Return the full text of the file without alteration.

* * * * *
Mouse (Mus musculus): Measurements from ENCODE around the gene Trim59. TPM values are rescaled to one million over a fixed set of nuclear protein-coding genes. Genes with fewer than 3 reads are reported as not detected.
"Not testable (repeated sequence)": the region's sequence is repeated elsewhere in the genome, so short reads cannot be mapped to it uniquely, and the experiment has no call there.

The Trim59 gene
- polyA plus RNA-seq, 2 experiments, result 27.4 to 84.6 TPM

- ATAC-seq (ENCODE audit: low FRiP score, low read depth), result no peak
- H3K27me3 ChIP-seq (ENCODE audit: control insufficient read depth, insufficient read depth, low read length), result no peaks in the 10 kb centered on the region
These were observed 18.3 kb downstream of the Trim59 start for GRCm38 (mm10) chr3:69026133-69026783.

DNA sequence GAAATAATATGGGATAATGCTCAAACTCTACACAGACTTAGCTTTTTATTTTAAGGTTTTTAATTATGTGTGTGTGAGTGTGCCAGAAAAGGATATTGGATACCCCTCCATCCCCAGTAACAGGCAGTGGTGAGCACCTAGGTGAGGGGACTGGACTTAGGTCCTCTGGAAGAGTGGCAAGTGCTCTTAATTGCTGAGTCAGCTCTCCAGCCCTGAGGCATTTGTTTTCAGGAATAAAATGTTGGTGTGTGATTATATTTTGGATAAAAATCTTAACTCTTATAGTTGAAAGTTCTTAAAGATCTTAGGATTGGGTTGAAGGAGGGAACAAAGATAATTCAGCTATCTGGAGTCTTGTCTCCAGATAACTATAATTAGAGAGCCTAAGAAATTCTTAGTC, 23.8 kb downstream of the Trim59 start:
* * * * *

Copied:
Mouse (Mus musculus): Measurements from ENCODE around the gene Trim59. TPM values are rescaled to one million over a fixed set of nuclear protein-coding genes. Genes with fewer than 3 reads are reported as not detected.
"Not testable (repeated sequence)": the region's sequence is repeated elsewhere in the genome, so short reads cannot be mapped to it uniquely, and the experiment has no call there.

The Trim59 gene
- polyA plus RNA-seq, 2 experiments, result 27.4 to 84.6 TPM

- ATAC-seq (ENCODE audit: low FRiP score, low read depth), result no peak
- H3K27me3 ChIP-seq (ENCODE audit: control insufficient read depth, insufficient read depth, low read length), result no peaks in the 10 kb centered on the region
These were observed 18.3 kb downstream of the Trim59 start for GRCm38 (mm10) chr3:69026133-69026783.

DNA sequence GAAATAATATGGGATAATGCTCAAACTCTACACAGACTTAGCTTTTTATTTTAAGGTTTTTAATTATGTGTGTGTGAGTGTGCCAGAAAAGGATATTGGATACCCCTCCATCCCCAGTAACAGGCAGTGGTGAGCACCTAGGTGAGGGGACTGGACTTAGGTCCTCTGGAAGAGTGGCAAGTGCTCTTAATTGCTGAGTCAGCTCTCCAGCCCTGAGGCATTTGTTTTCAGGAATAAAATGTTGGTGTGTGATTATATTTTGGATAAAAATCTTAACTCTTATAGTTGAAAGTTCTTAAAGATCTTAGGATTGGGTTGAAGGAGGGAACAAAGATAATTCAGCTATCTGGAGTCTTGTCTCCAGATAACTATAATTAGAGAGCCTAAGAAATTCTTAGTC, 23.8 kb downstream of the Trim59 start: